Sunday, October 26, 2008

Dungeons and Dialog

I had a request recently to talk about what I bring from the gaming table to the writing table. Eventually I'll bring some specific anecdotes (hopefully, my gaming life will pick up - right now, other than a highly intermittent Mage: the Ascension game and a largely theoretical chat-based Exalted game, all I'm doing is one-on-one games with my Abigail, most of which are not for public consumption). Right now, though, I'll make the best of what I've got and let you know how roleplaying has informed my writing and writing has informed my roleplaying up to this point.

The biggest contribution of roleplaying to writing is that, on some level, gaming is writing. A four hour session of game isn't equivalent to four hours of solid writing - for me, at least, nothing is better than writing - but it's pretty close. In a world where both writing time and gaming time is precious, the fact that the latter can be the former is a lifesaver.

Another realm in which my gaming contributes to my writing is sympathy and identification. When I write, I find myself getting into character, almost as though I were at the table. My ability to identify with my characters improves my narrative, my ability to write my characters' decisions, and my dialog (which I was just complimented on by my lovely Abigail). Also, because I care about my characters so much I'm a lot more hesitant to kill them in stupid ways (unlike a certain television writer *cough* Joss Whedon *cough*). I love my characters, I respect their stories, and I want them to have cool endings. I'm perfectly willing to kill them off, mind you, but only when it's cool, and I think readers appreciate this.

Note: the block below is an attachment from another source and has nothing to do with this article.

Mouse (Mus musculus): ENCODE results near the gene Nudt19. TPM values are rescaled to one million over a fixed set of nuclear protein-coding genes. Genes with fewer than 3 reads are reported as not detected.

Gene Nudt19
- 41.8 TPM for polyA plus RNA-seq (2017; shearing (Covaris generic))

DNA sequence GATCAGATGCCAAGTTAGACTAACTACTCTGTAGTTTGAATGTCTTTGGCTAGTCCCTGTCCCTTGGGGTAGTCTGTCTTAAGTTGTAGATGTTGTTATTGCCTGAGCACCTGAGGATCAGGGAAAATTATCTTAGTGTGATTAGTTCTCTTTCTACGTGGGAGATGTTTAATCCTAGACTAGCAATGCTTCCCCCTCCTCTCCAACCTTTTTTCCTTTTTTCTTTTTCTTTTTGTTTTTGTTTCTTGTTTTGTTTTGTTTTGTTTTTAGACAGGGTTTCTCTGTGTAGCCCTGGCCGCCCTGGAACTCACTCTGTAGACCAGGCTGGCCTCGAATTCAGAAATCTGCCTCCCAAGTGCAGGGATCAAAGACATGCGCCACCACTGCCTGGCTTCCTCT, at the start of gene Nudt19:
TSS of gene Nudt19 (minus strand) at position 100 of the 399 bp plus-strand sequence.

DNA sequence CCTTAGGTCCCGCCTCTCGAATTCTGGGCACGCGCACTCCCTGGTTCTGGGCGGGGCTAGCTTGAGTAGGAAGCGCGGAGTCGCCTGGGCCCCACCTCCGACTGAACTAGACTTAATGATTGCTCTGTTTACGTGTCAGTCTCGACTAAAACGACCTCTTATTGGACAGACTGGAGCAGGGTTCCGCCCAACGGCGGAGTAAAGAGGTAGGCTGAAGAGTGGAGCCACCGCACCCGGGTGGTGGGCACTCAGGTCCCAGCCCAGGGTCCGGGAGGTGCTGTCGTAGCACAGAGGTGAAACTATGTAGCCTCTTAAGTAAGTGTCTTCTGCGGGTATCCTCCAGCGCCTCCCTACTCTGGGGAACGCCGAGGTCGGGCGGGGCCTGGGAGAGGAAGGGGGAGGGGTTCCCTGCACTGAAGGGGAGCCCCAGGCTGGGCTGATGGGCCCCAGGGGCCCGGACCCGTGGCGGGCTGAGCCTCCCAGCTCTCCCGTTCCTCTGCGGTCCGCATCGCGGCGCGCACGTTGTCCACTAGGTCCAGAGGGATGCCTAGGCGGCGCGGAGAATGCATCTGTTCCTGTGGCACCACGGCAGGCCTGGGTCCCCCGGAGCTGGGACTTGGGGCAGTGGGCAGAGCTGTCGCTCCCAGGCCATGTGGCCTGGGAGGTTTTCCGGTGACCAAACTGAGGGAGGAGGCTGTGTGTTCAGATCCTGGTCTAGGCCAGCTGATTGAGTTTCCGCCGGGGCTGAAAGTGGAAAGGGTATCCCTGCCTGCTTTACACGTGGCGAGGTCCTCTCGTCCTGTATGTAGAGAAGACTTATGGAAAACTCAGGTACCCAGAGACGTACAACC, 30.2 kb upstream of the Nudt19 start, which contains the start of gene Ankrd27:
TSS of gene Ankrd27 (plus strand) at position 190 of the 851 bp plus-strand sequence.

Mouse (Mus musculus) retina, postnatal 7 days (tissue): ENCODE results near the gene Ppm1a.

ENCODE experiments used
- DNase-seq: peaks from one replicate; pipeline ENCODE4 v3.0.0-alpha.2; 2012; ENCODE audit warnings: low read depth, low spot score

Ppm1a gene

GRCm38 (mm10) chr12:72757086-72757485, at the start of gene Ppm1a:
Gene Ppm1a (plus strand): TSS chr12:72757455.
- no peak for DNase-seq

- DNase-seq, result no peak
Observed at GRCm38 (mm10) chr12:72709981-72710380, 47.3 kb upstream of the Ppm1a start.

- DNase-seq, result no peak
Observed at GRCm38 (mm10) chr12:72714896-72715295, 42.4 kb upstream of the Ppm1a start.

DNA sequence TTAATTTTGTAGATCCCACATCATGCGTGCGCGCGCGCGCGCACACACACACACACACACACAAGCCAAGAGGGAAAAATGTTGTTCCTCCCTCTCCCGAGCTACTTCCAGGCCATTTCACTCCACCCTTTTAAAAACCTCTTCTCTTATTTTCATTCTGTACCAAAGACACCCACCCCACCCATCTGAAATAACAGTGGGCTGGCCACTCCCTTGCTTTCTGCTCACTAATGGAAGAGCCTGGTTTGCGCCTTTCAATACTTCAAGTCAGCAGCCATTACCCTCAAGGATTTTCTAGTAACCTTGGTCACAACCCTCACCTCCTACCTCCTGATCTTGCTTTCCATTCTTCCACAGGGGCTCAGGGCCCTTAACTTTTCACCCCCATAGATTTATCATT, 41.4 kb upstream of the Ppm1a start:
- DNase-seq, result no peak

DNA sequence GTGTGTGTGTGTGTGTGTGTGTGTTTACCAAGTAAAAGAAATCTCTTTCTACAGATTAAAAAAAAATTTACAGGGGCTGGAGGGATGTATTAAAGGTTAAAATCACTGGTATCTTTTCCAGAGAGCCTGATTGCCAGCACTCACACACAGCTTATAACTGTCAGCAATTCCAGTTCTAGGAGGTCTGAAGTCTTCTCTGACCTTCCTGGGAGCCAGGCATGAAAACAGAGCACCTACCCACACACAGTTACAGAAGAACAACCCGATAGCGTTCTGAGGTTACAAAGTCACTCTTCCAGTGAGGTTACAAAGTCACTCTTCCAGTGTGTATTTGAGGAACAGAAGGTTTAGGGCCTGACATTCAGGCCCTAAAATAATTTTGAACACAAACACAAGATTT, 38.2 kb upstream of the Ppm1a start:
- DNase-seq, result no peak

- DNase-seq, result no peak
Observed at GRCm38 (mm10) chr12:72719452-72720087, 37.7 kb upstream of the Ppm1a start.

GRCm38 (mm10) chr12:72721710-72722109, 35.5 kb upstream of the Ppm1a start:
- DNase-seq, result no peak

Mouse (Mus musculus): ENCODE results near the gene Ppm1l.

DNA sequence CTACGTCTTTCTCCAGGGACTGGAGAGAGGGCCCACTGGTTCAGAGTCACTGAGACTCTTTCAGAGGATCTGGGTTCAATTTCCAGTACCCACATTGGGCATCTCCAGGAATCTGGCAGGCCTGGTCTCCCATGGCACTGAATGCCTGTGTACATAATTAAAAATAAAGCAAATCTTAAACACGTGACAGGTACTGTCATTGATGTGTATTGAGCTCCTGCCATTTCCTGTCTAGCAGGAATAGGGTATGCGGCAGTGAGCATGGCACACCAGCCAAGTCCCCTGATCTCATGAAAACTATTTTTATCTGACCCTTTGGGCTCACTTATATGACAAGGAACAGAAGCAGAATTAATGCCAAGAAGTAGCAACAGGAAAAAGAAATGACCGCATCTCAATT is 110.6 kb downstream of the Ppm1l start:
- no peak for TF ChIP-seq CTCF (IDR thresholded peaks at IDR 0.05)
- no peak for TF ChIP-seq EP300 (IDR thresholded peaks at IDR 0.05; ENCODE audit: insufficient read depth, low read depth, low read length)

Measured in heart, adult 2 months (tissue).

Similarly, thinking of my characters as player characters and thinking about how to make the game fun for their theoretical players improves my narrative as well. On some level, when you read a novel, you are the characters' player (in a weirdly static sort of way). You identify with the characters, you want to see them have awesome stories and reach their awesome conclusions. Keeping that in mind as I write has, I feel, positive results. It keeps characters from falling off the story, loosing their awesome, or becoming sidekicks in their own story. You know, all the things that piss off readers that us writers seem to do all the time.

Of course, my writing contributes to my gaming, too. Possibly more so.

The greatest of these contributions is in pacing. Have you ever been in a game session that just dragged? Maybe the players were all stuck on trying to figure out the solution to this one puzzle and they thrashed around, doing everything but the right thing, or there were endless lame conversations that went nowhere. Yeah, I hate those, too. I also don't run them anymore. Becoming a writer has taught me that the story has to be kept moving no matter what.

And, of course, descriptions. It seems that I have a gift for describing things that happen in a cool and evocative way, a gift that I attribute to my writing.

Of course, the best thing about this whole situation is that since gaming is writing, these things all feed into each other. For example, I claim that my writing has helped me improve my pacing as a game master... but who's to say that the eye for pacing that I bring to the table doesn't come from all that gaming in the first place?

Lest I come across as arrogant, I should probably admit that gaming opens me up to some particular foibles as a writer, and being a writer can create problems for my inner gamer.

For one thing, it's possible to screw up a story by adhering too slavishly to gaming tropes. I just finished listening to a rather nifty podcast novel (Heart of the Hunter, by Sam Chupp) that I think has this problem. I really enjoyed it, but there were places where the story and dialog felt a little forced. People became friends a little too quickly here or made certain illogical choices there, things that would have made sense in a roleplaying game but were jarring in a novel.